This paper describes two Southeast Asian programs that are making handwashing a feature of everyday lives on a national scale. The program in Vietnam has concentrated on first gaining an understanding on how people actually behave and then determing how to change that behavior, while the program in Indonesia leverages the reach of the private sector and other partners to scale up handwashing initiatives previously researched and already underway.
- Behavior change messages must be based on research and developed by professional.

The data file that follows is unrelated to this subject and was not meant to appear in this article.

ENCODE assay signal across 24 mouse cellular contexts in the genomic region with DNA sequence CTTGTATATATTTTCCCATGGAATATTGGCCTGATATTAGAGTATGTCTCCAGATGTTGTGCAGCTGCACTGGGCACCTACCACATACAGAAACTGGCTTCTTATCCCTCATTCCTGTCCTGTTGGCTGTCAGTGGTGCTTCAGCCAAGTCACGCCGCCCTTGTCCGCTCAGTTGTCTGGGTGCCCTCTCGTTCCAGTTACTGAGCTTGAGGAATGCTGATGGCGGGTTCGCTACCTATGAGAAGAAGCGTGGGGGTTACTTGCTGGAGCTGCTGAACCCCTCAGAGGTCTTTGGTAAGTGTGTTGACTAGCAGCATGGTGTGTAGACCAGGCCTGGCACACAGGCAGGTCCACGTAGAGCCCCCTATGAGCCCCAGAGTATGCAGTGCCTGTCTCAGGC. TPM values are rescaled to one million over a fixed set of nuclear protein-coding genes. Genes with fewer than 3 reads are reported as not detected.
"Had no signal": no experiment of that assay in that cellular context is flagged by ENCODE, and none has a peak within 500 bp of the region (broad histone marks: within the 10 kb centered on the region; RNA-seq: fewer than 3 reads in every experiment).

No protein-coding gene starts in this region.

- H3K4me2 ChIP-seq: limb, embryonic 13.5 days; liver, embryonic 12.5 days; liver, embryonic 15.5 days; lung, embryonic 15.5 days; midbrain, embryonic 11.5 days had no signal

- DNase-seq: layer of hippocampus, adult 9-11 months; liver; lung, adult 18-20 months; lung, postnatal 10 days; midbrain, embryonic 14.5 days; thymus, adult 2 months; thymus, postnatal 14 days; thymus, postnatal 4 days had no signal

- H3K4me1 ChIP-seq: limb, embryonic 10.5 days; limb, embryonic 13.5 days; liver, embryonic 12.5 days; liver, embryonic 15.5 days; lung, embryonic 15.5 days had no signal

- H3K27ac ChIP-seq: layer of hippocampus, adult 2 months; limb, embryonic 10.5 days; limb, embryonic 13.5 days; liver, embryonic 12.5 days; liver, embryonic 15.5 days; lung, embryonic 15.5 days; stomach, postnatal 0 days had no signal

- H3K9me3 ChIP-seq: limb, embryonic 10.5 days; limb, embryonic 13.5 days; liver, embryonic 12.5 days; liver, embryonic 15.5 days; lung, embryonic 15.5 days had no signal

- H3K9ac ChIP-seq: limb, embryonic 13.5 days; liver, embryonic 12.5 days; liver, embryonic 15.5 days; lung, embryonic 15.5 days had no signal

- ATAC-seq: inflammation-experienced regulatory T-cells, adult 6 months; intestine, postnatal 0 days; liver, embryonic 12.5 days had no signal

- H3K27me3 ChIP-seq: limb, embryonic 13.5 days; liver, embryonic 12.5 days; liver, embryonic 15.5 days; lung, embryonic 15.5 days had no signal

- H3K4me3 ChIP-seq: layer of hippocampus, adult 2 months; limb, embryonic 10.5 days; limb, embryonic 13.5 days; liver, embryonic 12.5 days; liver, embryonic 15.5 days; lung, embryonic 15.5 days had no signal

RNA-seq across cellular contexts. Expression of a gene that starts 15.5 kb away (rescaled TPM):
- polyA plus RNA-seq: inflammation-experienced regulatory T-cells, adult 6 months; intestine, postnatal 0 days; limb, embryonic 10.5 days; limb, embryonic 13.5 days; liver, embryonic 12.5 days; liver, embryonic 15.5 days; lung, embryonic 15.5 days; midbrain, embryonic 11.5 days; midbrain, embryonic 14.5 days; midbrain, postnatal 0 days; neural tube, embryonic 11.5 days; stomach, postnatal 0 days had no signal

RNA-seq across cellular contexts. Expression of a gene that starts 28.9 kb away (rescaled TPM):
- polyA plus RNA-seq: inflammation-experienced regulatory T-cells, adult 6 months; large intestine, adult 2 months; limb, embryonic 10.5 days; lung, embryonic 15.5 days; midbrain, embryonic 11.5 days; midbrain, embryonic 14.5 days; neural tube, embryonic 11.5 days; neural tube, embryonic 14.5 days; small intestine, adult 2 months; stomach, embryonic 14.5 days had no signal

- Consistent messages and information about the critical times for washing hands will improve implementation efficiency.
- Implementers need to be trained in behavior change promotion techniques.
- Build on earlier handwashing work to jump-start partnerships.
- A national logo is valuable to unite all stakeholders around the common message and campaign.